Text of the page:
High yields in summer without condition loss

5 April 2002

High yields in summer without condition loss

By Richard Allison

FINE tuning buffer feeding is helping one Sussex-based producer to maximise summer milk yields, without increasing body condition loss in heifers.

The 150-cow, 8200-litre herd at Great Trippetts Dairy, Liphook, now calves in summer to take advantage of seasonality payments, says farm manager, Jonathan Powell.

"We have a contract to supply milk to Marks & Spencer, produced using only GM-free feeds. Our 12-month rolling milk price is 20.7p/litre, helped by the GM-free premium and seasonality payments."

With this incentive, the policy over recent years has been to maximise summer milk production by pushing back calving dates by two months. But summer calving has not suited heifers due to limited feed intakes. They produce milk to the detriment of body condition.

Fertility then suffers making it more difficult to get heifers in calf. In a block calving herd, any reduction in fertility and a delay in conception is the last thing you want, says Mr Powell.

Having only one herdsman means heifers and cows have to be managed in a single group until September, when they are separated for winter housing. The solution to this problem was to increase ration energy concentration by including a rumen-protected fat.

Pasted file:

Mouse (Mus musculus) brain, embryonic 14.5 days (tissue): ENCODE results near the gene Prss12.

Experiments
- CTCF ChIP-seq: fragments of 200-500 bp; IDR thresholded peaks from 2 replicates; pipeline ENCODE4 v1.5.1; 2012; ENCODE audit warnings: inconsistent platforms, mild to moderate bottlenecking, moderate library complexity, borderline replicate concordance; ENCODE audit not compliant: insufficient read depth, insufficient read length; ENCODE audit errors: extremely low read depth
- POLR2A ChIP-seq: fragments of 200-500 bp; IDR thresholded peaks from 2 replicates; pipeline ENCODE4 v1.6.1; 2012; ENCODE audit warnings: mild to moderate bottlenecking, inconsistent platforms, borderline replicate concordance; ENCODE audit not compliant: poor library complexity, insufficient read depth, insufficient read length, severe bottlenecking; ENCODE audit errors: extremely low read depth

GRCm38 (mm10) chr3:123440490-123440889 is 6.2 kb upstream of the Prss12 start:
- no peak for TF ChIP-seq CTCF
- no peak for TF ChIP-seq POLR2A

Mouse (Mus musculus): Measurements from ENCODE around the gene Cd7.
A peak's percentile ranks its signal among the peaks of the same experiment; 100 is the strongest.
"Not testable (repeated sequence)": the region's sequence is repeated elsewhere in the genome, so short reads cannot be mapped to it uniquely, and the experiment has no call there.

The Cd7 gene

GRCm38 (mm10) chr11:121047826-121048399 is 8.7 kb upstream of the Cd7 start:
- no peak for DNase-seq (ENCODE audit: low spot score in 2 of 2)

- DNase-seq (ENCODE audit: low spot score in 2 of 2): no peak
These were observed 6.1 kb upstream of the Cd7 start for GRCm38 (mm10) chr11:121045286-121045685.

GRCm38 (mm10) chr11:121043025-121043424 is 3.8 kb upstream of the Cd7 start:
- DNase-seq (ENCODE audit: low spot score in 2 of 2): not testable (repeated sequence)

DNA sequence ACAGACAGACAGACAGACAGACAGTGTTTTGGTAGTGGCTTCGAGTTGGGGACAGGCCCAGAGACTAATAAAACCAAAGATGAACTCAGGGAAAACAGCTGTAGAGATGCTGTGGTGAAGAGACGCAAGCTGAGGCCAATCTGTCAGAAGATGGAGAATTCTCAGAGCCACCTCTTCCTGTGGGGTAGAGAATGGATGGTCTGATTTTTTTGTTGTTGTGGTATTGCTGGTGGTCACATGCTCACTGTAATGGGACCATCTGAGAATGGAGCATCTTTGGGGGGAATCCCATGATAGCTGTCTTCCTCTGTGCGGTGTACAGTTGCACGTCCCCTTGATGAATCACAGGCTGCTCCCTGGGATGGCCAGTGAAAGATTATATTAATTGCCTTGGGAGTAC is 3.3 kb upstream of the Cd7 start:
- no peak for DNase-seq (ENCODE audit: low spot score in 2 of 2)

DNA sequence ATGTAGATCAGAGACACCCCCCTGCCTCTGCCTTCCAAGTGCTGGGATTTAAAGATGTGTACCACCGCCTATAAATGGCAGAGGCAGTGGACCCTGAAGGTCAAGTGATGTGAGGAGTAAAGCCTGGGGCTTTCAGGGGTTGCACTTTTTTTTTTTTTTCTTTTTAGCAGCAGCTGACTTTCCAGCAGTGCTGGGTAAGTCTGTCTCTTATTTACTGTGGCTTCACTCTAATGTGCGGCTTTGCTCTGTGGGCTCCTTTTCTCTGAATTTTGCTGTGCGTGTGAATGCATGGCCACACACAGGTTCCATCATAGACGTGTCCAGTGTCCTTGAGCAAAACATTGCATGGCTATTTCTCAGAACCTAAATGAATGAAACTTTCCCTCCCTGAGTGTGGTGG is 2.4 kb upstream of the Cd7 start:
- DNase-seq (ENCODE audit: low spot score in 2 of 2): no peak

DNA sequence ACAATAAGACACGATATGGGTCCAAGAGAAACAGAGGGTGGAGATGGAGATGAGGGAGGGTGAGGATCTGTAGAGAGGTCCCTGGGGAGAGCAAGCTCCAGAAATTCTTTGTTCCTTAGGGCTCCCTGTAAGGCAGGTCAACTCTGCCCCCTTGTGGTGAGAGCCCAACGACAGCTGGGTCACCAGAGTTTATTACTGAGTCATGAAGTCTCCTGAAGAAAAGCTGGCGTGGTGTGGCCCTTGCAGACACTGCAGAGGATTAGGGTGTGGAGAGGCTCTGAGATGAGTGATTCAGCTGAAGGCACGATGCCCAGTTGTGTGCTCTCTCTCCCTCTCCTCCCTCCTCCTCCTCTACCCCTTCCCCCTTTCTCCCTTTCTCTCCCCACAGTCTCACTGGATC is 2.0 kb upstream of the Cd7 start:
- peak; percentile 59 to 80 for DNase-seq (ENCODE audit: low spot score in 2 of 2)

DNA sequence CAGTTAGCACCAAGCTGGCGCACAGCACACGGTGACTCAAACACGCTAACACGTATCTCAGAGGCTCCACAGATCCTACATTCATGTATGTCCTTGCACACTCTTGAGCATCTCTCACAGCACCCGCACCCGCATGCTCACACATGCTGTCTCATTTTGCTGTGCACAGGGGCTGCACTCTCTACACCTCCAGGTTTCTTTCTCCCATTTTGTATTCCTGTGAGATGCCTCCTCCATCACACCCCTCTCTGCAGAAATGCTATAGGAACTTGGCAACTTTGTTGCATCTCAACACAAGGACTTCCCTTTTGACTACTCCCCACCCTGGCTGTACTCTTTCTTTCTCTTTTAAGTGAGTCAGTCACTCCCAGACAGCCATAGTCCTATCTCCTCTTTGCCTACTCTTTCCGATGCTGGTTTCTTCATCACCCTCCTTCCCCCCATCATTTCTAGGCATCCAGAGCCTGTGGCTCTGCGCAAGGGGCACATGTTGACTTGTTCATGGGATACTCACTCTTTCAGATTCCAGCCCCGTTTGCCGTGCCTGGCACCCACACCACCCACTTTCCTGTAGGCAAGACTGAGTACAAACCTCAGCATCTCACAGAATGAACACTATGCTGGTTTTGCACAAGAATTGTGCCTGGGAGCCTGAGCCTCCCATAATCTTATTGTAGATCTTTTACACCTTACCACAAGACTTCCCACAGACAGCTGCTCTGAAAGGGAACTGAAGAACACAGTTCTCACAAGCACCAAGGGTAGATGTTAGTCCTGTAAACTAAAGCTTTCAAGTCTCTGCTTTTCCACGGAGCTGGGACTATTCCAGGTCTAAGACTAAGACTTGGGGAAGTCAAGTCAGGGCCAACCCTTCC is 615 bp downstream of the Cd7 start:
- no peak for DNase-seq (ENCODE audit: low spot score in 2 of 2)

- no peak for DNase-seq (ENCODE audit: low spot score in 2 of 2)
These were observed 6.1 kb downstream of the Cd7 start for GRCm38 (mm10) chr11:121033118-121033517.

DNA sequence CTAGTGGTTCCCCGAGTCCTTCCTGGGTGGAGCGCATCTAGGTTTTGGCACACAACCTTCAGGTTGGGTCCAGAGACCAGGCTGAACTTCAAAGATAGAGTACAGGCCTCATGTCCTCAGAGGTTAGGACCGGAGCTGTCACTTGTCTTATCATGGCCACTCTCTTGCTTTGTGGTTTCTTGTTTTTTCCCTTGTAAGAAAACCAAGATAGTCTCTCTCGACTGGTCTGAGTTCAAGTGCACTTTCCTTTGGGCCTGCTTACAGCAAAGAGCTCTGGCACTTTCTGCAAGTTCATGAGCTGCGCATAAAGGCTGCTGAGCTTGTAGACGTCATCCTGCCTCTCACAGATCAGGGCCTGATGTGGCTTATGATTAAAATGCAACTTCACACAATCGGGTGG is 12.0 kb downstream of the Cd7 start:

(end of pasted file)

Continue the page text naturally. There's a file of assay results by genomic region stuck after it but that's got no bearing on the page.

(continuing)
"This was the only way to increase ration energy content as high energy forages were already being fed, including maize silage, crimped peas, crimped wheat and whole-crop peas. They all had metabolisable energy contents of more than 12MJ/kg."

But milk protein content remained low at 3% last summer. Following the advice of Countrywide field manager Danny Mosely, protected methionine was added to the ration as Megalac Plus. "Checking the ration with the formulation programme indicated a methionine deficiency, which explained a low milk protein," says Mr Mosely.

After including methionine, milk protein immediately increased by 0.3% and cows yielded an extra 2 litres a day. This equates to an additional 39p a day in milk sales for an extra 3.5p a day in feed costs.

Mr Powell believes it helped heifers to cope with the system last summer by improving the use of nutrients. Fertility is good with conception rates to first service at 57% and cows are visually in excellent condition.

Responses to methionine will not be seen on all units, stresses Volac product manager Mike Rogers. "Mixed forage rations which promote excellent rumen function are less likely to be lysine limiting. This is crucial as lysine can limit milk production, therefore, feeding more methionine will have little benefit."

Producers and their advisers must be sure that dietary methionine supply is limiting milk production before using the product, he stresses.

"Cows dont necessarily have to be yielding more than 40kg a day of milk to benefit. Mr Powells herd was averaging 35kg a day when methionine was introduced."

While feeding fat has minimised body condition loss, a longer-term solution has been to breed larger heifers, says herdsman Steve Bell. "Heifers have traditionally been small at calving, weighing about 500kg and were expected to finish growing and get in calf while under stress of milk production."

Bulls have been selected to increase capacity to eat feed and produce milk. Heifers at 18-months are already larger than this years batch, he adds.

Heifers are also being bred for increased production and Mr Powell believes this together with improved nutrition will allow the herd to increase average yield to more than 10,000 litres. &#42

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